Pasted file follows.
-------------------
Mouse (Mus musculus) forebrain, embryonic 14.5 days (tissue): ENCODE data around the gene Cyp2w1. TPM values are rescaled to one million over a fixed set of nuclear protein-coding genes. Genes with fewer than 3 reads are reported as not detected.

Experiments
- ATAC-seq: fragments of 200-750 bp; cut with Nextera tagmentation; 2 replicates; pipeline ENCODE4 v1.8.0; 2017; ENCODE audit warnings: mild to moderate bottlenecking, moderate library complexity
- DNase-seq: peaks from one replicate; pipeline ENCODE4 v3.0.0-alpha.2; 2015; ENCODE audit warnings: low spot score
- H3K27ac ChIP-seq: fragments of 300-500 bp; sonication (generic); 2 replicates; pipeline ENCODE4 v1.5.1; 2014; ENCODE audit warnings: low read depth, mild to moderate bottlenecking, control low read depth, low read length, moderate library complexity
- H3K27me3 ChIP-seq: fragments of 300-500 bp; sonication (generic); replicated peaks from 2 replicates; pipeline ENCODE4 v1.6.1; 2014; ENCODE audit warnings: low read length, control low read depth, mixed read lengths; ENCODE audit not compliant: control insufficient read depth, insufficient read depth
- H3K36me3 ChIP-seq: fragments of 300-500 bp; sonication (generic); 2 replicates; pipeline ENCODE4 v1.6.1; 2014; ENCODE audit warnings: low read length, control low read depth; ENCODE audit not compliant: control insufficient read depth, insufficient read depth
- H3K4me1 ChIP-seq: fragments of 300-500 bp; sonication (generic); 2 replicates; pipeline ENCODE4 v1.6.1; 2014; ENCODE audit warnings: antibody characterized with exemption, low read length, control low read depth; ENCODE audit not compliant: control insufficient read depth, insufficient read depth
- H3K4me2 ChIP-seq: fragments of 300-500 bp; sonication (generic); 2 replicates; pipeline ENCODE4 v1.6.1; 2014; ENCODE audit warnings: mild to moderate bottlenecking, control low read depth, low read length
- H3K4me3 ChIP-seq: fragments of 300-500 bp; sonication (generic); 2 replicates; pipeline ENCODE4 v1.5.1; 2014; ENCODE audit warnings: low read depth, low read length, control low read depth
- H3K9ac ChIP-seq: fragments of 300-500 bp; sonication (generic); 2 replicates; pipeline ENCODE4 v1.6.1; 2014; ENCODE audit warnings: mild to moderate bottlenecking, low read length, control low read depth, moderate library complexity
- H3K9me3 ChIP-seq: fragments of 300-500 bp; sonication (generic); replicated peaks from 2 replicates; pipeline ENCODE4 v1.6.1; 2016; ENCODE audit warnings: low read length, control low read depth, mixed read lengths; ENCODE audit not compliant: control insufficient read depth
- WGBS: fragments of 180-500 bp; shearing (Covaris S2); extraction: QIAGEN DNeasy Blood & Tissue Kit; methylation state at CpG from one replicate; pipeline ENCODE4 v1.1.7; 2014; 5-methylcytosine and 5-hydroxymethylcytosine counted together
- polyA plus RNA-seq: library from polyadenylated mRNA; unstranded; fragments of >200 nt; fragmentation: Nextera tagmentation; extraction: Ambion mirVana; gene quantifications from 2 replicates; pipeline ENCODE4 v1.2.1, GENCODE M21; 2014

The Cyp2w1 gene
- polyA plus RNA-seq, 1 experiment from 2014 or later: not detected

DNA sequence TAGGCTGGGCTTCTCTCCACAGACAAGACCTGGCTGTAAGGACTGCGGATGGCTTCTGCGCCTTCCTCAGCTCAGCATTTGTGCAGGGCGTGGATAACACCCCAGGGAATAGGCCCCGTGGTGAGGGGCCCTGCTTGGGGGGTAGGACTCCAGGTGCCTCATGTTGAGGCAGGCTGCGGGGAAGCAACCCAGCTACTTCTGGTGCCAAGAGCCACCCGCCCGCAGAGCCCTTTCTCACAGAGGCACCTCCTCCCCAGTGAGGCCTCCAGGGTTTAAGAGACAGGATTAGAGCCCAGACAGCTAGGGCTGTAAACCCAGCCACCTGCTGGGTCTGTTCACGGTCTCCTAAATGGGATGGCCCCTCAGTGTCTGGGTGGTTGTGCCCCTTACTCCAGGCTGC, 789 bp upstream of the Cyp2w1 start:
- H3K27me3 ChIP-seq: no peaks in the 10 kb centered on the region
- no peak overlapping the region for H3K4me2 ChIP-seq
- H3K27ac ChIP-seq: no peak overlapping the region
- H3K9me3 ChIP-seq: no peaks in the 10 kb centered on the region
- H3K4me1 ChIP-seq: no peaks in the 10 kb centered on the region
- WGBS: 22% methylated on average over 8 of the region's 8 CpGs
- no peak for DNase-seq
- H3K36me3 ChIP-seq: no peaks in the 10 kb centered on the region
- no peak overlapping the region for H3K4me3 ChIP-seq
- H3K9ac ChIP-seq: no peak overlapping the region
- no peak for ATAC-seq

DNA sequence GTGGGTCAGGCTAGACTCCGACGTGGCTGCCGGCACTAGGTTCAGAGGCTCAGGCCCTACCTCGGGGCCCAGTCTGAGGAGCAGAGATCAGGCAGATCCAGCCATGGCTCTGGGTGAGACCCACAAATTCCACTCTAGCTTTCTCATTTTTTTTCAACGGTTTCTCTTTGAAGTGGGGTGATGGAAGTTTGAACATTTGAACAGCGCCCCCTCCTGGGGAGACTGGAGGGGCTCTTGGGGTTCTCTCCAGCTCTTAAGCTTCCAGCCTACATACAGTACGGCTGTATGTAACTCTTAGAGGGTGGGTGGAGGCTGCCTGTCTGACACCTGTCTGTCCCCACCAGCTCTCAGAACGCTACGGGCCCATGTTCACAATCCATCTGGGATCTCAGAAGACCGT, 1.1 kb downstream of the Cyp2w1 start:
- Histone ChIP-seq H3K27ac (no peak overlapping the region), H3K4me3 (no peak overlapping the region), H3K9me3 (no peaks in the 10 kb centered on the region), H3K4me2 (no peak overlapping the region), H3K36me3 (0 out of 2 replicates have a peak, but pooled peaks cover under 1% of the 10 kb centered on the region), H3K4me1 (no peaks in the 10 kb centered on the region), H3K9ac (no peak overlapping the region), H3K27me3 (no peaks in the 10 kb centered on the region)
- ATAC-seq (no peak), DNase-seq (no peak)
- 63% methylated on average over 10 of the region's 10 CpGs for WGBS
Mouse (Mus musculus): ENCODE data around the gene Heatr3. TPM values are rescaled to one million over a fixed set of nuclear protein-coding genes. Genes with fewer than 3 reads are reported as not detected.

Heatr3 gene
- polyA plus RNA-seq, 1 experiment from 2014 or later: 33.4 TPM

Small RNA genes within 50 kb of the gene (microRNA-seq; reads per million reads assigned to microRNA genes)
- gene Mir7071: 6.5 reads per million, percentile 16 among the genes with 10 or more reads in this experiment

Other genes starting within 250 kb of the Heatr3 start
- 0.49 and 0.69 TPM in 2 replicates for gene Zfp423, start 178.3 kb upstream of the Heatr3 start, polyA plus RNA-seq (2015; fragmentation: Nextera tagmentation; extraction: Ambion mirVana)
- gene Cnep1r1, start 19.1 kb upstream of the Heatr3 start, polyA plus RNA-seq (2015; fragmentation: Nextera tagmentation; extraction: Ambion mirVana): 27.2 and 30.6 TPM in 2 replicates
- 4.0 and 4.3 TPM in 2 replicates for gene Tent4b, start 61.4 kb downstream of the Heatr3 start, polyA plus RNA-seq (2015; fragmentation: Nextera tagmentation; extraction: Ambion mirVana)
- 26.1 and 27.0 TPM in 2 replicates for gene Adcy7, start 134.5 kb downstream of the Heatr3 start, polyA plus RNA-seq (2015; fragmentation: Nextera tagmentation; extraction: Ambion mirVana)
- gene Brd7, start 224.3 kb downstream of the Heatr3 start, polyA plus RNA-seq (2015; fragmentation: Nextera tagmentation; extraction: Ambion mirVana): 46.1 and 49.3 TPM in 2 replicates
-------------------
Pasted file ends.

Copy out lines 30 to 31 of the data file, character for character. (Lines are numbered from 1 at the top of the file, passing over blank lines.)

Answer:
- Histone ChIP-seq H3K27ac (no peak overlapping the region), H3K4me3 (no peak overlapping the region), H3K9me3 (no peaks in the 10 kb centered on the region), H3K4me2 (no peak overlapping the region), H3K36me3 (0 out of 2 replicates have a peak, but pooled peaks cover under 1% of the 10 kb centered on the region), H3K4me1 (no peaks in the 10 kb centered on the region), H3K9ac (no peak overlapping the region), H3K27me3 (no peaks in the 10 kb centered on the region)
- ATAC-seq (no peak), DNase-seq (no peak)